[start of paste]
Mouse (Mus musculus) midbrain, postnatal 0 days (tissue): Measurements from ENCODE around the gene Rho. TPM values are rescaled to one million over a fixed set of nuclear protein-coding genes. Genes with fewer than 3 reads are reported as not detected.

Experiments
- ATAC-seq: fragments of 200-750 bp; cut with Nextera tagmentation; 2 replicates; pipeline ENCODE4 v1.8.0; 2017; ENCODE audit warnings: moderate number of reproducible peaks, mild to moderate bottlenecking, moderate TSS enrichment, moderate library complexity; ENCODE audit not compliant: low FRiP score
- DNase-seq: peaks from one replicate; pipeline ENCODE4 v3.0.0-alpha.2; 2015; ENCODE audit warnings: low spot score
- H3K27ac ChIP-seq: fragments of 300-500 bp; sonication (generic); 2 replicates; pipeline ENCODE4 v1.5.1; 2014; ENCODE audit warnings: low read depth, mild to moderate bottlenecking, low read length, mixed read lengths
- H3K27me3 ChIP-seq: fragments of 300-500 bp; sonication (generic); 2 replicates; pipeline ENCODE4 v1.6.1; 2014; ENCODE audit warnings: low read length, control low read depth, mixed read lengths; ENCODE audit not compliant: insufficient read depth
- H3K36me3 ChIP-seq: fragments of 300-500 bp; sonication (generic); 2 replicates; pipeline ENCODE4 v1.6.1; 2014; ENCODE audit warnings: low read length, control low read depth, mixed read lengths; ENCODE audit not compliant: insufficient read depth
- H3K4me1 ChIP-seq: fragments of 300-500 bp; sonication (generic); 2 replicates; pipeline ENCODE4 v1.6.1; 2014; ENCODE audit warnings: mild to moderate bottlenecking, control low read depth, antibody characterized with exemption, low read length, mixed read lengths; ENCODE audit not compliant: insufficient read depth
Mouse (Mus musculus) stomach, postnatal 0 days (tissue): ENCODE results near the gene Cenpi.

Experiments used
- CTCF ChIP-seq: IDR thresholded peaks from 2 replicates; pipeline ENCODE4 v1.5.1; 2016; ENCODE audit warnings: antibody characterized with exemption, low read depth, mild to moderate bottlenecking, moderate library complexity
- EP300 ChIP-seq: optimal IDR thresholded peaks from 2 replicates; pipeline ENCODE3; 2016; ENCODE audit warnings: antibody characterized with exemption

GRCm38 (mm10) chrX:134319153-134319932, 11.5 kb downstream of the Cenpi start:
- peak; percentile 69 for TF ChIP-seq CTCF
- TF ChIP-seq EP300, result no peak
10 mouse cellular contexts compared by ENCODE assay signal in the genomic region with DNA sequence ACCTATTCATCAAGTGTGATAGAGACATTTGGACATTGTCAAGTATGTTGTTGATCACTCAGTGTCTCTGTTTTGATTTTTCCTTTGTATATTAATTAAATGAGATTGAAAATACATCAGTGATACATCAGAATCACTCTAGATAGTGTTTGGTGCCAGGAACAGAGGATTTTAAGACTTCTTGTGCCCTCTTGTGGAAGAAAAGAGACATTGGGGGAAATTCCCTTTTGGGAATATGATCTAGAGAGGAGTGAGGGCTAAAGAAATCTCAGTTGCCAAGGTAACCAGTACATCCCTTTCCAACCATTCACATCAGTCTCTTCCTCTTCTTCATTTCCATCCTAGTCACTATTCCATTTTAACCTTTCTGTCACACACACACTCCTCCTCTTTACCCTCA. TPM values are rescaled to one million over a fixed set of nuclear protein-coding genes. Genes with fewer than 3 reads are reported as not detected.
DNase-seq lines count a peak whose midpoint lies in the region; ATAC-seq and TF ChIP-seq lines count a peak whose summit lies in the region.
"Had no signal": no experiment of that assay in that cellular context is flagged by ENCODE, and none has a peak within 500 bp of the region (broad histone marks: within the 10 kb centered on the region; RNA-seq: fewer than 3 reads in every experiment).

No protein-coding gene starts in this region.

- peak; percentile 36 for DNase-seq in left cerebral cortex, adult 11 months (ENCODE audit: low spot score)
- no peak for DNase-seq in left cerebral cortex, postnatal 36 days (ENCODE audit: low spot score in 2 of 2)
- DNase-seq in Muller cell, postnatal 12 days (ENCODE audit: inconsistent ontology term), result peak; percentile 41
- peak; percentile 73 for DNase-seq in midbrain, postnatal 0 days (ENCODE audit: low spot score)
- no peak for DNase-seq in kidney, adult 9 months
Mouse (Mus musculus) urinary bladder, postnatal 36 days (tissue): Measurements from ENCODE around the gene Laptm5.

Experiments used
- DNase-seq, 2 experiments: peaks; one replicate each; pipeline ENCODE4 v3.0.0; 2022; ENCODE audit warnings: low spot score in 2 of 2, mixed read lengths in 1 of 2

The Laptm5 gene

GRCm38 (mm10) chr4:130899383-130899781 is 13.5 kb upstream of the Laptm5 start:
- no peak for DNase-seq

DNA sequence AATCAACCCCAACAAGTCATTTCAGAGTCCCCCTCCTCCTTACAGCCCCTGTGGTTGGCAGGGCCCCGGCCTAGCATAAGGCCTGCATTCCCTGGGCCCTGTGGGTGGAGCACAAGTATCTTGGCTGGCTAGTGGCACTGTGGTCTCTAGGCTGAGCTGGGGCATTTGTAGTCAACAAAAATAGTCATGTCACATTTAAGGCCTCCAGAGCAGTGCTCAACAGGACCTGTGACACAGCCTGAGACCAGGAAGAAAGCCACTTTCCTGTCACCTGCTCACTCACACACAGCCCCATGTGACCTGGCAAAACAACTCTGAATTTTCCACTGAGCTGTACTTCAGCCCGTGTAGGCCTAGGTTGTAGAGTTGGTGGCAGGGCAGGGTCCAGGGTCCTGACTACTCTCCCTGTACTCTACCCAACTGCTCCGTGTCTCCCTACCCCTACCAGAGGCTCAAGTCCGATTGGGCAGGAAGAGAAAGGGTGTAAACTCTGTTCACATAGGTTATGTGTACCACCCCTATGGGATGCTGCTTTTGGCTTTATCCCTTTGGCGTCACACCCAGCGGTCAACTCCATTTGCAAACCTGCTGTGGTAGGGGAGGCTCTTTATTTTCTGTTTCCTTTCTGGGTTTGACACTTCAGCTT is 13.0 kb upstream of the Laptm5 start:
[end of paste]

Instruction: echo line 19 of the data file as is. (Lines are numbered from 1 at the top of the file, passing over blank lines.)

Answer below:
No protein-coding gene starts in this region.